Assassin’s Creed 3 Remastered Review
It’s been over a decade since Assassin’s Creed 3 first landed on consoles around the world, and it was disappointing day for everyone involved, yes even for Ubisoft. While the concept of taking the Assassin’s v. Templar battle to the American Revolution seemed like a fantastic idea – and in reality, it was – the execution was short of deplorable, with glitches beyond counting, graphical inconsistencies, and complete breakdowns. It had all the makings of a good Assassin’s Creed title, but lacked the end-game execution. In 2019, can Ubisoft rectify all those problems and make us care about a 10+ year old title? Let’s dive in.
Here is what we said in our original review of the game on Xbox 360 (reviewing this one on Xbox One X):
The game begins with an introduction and brief overview of the entirety of the saga before it. This cinematic spans from the meeting of Altair to the end of the line with Ezio. This is mainly in place to help those who haven’t played the rest of the series. However, Assassin’s Creed 3, has somehow managed to partially separate itself from its predecessor’s. The odd little mention of Ezio is seen early own, but it would have been nice to have seen something other than a name, perhaps a relic left behind or passed on by one of the previous assassins would have shown critics and gamers that the bond the assassins have still burns bright. The main thing that struck me about Assassin’s Creed 3 however, is its beauty. The game is unremarkable pretty. The Assassin’s Creed series has always been renowned for its constant pushing of its graphical content and the latest installation is no exception. Trees are more defined; people are more noticeable not because of their involvement in the story, but because of their features. The landscapes are awe-inspiring, and the warfare is bloody!
Ultimately, you will need to be a hardcore Assassin’s Creed fan to journey back many games ago and jump into an older Assassin’s Creed experience. While I fondly remember playing Assassin’s Creed 2 (and the numerous additions to that experience), it didn’t hold up as well as I remember when replaying it in the Ezio Collection. Was it good? Sure, but without so many quality of life improvements in more recent games, it just wasn’t quite the same.
Over time, Ubisoft has perfected the Assassin’s Creed formula, and in fact, has turned it on its head when creating Origins and Odyssey. So much has changed – and for the better – over the last number of years, so going back, understandably, is really hard.
Thankfully, Ubisoft put in the work to bring Assassin’s Creed 3 as close to 2019 standards as possible. The buildings and stationary objects in the game look phenomenal, just a pinch short of what you might see in Origins and Odyssey. Lots of lighting work has been done, and shadows are more pronounced than ever, making the various cities and forts you wander feel much more realized than they were before.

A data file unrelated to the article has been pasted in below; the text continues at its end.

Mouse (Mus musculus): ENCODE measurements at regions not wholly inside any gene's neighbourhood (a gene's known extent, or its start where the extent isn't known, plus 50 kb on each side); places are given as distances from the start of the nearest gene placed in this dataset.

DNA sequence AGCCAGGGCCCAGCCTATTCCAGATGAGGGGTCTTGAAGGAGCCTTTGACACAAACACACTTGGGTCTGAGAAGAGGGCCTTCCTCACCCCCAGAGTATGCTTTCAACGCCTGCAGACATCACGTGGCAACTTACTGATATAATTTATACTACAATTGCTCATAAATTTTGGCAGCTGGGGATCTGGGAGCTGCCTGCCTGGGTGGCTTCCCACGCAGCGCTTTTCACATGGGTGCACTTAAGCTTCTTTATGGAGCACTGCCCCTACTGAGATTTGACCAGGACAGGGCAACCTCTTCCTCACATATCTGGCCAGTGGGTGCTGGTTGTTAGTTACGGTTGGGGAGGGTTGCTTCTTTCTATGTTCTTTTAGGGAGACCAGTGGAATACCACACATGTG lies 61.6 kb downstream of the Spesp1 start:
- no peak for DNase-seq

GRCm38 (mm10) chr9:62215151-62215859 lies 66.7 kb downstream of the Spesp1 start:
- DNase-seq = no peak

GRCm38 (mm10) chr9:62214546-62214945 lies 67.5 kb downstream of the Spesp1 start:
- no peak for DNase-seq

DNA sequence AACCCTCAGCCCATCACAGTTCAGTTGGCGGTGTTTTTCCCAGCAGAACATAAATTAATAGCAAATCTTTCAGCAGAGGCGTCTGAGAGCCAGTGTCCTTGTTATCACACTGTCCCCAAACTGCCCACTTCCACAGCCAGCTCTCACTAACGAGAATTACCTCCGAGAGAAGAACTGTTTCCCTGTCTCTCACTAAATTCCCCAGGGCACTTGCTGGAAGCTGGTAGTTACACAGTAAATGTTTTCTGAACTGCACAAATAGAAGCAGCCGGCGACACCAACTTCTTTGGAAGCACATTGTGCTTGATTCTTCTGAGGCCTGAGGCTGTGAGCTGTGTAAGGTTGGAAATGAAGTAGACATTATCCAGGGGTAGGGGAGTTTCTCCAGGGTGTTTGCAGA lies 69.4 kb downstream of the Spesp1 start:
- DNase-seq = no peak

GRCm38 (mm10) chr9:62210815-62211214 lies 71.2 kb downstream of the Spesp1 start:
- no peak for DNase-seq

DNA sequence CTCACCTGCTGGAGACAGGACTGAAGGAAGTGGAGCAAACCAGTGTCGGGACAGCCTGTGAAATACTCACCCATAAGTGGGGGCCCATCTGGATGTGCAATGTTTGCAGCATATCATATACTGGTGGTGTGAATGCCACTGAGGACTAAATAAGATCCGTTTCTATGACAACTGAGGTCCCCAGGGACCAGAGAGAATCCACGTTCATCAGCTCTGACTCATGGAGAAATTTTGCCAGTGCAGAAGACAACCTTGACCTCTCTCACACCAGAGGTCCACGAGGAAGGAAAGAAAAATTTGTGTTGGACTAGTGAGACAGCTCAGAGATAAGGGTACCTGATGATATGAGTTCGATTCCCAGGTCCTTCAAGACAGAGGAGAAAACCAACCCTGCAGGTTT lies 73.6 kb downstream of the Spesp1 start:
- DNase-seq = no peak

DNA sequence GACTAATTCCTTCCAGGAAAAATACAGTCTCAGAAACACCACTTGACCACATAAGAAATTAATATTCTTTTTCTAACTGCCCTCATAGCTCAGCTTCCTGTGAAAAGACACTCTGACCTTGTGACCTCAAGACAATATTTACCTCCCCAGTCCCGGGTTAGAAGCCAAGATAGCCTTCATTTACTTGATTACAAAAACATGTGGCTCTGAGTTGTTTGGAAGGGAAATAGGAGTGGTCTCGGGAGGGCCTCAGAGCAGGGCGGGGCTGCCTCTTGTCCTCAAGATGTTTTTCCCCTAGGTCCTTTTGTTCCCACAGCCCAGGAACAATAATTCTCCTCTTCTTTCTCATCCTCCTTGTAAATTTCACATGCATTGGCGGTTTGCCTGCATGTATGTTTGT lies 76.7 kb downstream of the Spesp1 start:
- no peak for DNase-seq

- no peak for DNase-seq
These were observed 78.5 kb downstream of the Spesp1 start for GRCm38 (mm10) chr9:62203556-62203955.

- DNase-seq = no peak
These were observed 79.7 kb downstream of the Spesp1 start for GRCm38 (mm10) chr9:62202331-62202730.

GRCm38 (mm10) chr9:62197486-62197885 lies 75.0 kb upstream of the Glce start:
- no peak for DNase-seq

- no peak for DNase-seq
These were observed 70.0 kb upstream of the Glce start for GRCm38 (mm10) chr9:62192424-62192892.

The ‘living’ objects, however, did not seem to get the same coat of polish. Improved over the original, yes, but not to 2019 standards. There are still odd texture choices on many of the animals, and often times the faces of NPC characters just don’t look quite right. It is a minor grief, to be sure, but one to mention none-the-less.
But it’s not so much about the graphics for me with this re-launch of the game, but rather how well it plays. And for the most part, Ubisoft has cleaned up many of the issues that so badly plagued the original title. Major glitches are almost non-existent, and many of the hiccups have been addressed. While not everything is perfect – as you will quickly notice a slight audio to mouth movement inconsistency throughout – the game has definitely been improved.
And a few quality of life improvements have also been added. Can you believe that whistling at guards wasn’t an option in the original title? That is now included, as is more stealth focused mechanics not previously available in the game, but introduced in future titles like Assassin’s Creed 4: Black Flag. It’s great to see these quality of life improvements made, and really shows that Ubisoft worked hard on bringing this game back, in a positive way.
Of all the Assassin’s Creed titles announced, 3 was definitely the one I was looking forward to the most. And it was outstandingly disappointing. With a second lease on life, I’m enjoying it a lot more. Does it supplant my previous top 3 – Odyssey, Origins, and Black Flag? No, but it is fitting into my top 5 after Assassin’s Creed 2. And I think that is a pretty good testament to what Ubisoft has done; prior to this remaster, Assassin’s Creed 3 was my least favorite in the series.